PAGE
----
The chance for snow continues to increase for parts of the South and Southeast early next week. An arctic cold front will move out of the Southern Plains into the South by Monday afternoon with temperatures quickly falling to near or below freezing behind the front. At the same time, an upper-level shortwave will move overhead. This shortwave combined with the vertical profile of the cold front will generate a strong upward motion in the atmosphere to allow precipitation to develop along and behind the cold front. Precipitation immediately behind the front will fall as rain Monday night and quickly transition to wet snow by Tuesday.

The first areas to experience snow will be far eastern Oklahoma, northeast Texas, Arkansas, western Tennessee and northern Louisiana by late Monday night. The rain & snow will move east and southward by early Tuesday morning into central Tennessee and parts of Mississippi (see Fig. 1) before moving further east into parts of Alabama and Georgia later on Tuesday (see Fig. 2). Parts of upstate South Carolina and North Carolina should get in on the rain & snow later in the day on Tuesday.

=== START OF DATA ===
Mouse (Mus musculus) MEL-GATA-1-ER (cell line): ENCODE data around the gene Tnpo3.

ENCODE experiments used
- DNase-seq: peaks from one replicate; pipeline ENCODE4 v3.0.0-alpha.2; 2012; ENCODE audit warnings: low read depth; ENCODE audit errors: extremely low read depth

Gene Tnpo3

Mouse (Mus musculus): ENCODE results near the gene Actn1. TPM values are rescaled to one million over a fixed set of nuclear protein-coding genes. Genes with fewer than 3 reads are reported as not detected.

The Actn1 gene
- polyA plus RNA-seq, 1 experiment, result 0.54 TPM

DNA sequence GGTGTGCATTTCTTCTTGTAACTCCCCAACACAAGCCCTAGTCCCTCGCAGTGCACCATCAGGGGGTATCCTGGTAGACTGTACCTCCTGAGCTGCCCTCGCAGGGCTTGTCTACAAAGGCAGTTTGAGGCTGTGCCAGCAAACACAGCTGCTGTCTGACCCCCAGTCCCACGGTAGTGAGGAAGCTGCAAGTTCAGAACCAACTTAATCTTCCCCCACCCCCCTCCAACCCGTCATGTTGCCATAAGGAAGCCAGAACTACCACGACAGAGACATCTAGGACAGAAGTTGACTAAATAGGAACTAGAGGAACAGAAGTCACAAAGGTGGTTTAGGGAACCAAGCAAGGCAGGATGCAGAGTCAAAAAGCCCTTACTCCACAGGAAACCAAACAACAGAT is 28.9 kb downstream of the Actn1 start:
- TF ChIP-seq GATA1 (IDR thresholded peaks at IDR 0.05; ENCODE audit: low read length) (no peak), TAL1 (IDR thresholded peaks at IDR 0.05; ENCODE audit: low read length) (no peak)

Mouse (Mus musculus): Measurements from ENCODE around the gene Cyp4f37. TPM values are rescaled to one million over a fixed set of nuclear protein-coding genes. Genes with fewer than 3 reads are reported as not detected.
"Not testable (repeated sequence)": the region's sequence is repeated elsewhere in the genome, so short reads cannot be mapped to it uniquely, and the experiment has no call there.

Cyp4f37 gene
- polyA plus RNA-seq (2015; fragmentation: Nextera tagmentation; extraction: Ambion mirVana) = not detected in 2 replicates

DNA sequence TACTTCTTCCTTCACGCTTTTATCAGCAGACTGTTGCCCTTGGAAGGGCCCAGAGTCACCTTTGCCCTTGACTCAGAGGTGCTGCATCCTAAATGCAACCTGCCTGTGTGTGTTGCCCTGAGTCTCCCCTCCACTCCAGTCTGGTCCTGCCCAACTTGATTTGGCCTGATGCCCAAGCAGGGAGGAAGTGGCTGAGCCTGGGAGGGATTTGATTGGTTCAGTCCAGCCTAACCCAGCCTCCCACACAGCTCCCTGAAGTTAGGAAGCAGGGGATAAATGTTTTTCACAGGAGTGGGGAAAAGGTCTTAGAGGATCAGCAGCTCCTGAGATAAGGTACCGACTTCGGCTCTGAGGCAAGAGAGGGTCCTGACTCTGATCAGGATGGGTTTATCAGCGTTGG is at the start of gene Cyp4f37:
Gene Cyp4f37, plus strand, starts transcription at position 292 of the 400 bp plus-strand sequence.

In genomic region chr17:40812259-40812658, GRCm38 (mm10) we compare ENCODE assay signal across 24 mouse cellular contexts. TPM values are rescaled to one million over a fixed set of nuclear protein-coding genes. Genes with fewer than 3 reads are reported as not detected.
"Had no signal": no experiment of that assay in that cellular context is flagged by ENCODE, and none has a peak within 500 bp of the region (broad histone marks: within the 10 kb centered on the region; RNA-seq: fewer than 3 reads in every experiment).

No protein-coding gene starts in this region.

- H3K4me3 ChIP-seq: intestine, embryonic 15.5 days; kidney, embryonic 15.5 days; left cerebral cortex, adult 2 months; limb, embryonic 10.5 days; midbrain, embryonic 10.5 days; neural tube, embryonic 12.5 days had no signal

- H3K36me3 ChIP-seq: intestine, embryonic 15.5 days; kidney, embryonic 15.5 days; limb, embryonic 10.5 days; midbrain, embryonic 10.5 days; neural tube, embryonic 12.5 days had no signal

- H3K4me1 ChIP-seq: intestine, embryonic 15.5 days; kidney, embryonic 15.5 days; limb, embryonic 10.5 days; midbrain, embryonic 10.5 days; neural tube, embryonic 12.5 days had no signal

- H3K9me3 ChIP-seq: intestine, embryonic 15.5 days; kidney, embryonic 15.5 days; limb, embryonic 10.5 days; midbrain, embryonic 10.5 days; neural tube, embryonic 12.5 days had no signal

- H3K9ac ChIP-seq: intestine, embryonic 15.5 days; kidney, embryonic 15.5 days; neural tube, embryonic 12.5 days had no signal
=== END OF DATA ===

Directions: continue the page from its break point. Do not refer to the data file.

Fig. 1: Future radar Tuesday morning (please note: this should be used as an estimate–exact placement of precipitation will change)
Fig. 2: Future radar Tuesday afternoon (please note: this should be used as an estimate–exact placement of precipitation will change)